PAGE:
Each time I play a new video game I find myself trying to capture that feeling I had playing them when I was younger. That feeling where you find yourself staring up at the screen and nothing else around you matters.
After years of trying to recapture that magic, I finally found it when I picked up Disney’s Dreamlight Valley.
Growing up, I was an only child who lived with a single parent who worked full-time, this made me very familiar with feeling lonely. I often found myself looking to the media around me for some form of comfort and as it was the 1990s, that media had something to do with Disney. Disney was everywhere at the time, from the Saturday morning cartoons I watched, the clothes I’d wear, the film’s I’d go see in the cinema, and the video games I played.
Ringing on the Packard Bell
One of my earliest gaming memories is of playing Capcom’s Aladdin on the SNES. The film the game was adapted from was the first movie I ever saw in a cinema. I was obsessed, down to the Genie backpack I’d proudly take to school every day.
This obsession led to the video game becoming my favorite at the time alongside being my main source of comfort. I would spend hours upon hours hurling apples at foes and swinging from platform to platform as Aladdin while listening to the lovely 16-bit renditions of the film’s catchy musical numbers.
During the summer, while my school friends would visit Mickey Mouse and friends in person at Disneyland, I spent my holidays visiting my favorite characters through the video games I’d play.
I’d stay with my Grandparents every summer, and be fixated on my Grandad’s Packard Bell PC, playing games like Disney’s Magic Artist and Disney’s Storybook: 101 Dalmatians. Again, I could sit there for hours, staring up at the PC monitor, finding comfort with the characters I knew so well.
Disney and gaming are almost synonymous with each other
Eventually, I lost the ability to fully immerse myself in video games. I still played them, but the older I got, the more responsibilities and realities of the world around me would get in the way of how I experienced the media I once admired. I also began to notice that I was no longer the target demographic for a lot of Disney content.
Sometimes you just have to accept that Disney Princess: Enchanted Journey for the Nintendo Wii isn’t for you, and that’s okay. There were games like Kingdom Hearts, which I was, and still am adamantly a fan of, but the feeling I had interacting with my favorite characters wasn’t the same now that the realities of being an adult had begun to set in.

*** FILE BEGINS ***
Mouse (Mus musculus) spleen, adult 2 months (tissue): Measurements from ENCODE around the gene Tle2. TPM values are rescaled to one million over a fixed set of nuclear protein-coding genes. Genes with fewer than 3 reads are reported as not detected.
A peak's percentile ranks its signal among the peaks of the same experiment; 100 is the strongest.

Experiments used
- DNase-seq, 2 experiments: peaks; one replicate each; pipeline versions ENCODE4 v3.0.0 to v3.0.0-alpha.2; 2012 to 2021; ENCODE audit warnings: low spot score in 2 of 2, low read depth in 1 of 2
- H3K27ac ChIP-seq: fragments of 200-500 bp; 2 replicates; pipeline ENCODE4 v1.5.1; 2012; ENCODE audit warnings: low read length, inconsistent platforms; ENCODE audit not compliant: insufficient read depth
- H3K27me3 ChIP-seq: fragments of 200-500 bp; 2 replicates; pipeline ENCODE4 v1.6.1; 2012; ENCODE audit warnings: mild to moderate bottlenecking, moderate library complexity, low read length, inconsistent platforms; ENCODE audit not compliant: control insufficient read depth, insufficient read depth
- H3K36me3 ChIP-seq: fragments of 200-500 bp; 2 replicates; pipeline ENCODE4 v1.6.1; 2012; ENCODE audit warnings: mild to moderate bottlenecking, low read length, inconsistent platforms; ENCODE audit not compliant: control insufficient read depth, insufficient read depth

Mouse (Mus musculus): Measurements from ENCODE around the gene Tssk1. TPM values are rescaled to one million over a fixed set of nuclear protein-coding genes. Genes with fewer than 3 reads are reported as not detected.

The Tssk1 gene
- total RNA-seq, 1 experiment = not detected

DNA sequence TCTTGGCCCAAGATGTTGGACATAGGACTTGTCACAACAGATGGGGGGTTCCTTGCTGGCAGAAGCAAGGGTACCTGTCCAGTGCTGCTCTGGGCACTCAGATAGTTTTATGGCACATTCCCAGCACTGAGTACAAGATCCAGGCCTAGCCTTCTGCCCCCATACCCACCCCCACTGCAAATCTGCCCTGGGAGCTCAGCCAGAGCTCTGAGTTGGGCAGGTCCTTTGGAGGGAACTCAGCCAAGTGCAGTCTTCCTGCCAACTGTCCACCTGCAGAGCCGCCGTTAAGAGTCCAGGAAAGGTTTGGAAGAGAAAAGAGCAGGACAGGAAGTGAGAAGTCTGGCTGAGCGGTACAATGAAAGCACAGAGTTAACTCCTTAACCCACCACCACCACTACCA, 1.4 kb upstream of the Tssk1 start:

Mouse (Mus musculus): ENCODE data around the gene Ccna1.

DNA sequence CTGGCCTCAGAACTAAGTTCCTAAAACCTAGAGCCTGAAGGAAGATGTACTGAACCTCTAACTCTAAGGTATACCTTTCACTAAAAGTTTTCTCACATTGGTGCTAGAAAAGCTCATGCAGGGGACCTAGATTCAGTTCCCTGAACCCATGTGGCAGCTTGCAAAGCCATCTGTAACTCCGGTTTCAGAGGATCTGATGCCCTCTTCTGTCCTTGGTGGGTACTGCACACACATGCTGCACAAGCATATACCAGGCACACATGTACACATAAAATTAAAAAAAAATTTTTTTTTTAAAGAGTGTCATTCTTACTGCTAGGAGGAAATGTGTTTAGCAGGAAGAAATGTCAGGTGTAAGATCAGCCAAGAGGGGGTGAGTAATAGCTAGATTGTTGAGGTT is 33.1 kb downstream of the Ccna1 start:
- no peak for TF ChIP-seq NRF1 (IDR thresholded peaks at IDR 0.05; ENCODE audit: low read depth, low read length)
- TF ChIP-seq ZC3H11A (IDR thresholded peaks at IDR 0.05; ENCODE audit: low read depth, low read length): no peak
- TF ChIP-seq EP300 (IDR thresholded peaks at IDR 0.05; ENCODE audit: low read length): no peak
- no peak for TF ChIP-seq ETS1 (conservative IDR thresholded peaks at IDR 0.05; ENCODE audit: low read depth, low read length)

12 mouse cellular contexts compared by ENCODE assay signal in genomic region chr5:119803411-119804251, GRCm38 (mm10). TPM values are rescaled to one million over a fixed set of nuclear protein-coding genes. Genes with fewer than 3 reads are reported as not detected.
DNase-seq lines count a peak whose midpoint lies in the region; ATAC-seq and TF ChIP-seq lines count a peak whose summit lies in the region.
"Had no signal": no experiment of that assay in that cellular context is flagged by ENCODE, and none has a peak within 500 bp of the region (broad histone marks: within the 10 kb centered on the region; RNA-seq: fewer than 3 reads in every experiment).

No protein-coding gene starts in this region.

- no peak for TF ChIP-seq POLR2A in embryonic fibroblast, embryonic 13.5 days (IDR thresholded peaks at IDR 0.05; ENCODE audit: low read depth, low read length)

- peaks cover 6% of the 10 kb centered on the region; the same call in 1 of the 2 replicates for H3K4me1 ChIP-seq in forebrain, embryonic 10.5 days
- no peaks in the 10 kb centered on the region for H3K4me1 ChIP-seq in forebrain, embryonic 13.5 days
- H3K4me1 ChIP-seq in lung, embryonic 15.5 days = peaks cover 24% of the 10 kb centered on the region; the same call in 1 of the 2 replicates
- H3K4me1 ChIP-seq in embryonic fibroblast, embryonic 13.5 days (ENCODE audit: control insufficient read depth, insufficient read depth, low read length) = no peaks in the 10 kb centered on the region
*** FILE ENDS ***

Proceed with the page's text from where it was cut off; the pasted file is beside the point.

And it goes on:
Then, years later, Disney’s Dreamlight Valley happened.
“..yearning for a pause from life’s responsibilities, you arrive at a familiar place”, the opening narrator states as you start a new game. It’s almost like the developers at Gameloft knew exactly what gaming experience I was looking for.
Disney’s Dreamlight Valley is a mixture of a life and farming simulator, think that of Animal Crossing but with a Disney coat of paint. When you begin to play, you have your own little house, which you can decorate with Disney-themed items, allowing me to make a space that looks not too dissimilar to my own bedroom when I was younger.
The main objective is to help the Disney characters get their memories back, as they’ve been inflicted with a curse. The more I helped the characters remember, the more I remembered that wonderful feeling of playing Disney games on my Grandad’s PC. Although the PC I was now using was a lot more advanced, the feeling of staring up at the monitor was all too similar.
What sets Dreamlight Valley apart from the Disney games I played when I was younger, is that now I get to play as myself. Instead of playing as my favorite Disney hero or villain, I get to hang out with them, as myself. I can start up conversations with Mickey Mouse, take Goofy fishing, or just hang out with my favorite fellow Scot, Scrooge McDuck.
As I took control of the game’s version of myself, the immersion I was missing came back with each step I took into the valley. Dreamlight Valley also allowed me to embrace my childhood in other ways. Since playing the game for the first time, I’ve begun to re-buy a lot of Disney toys I used to own when I was younger. From a Snow White bubble bath figure to Pride Rock playsets, down to the exact Aladdin backpack I took to primary school all those years ago. In my home office, there now sits a shelf where all my Disney memorabilia goes.
Where once I was afraid to still like the things I did when I was little, Dreamlight Valley has allowed me to embrace the things which make me happy. My relationship with Disney media has definitely still changed. Since becoming an adult, I’m more aware of their past, and as I like to consume media through a critical lens, I can’t consume their media with the ignorant bliss I had when I was younger.
However, playing Disney’s Dreamlight Valley has brought back a feeling that was missing from my life. That feeling where nothing else matters apart from you and the game you’re playing. Whenever I visit the Valley, I’m reminded of all the days spent staring up at my Grandad’s PC, and for those hours, I’m able to feel like a kid again.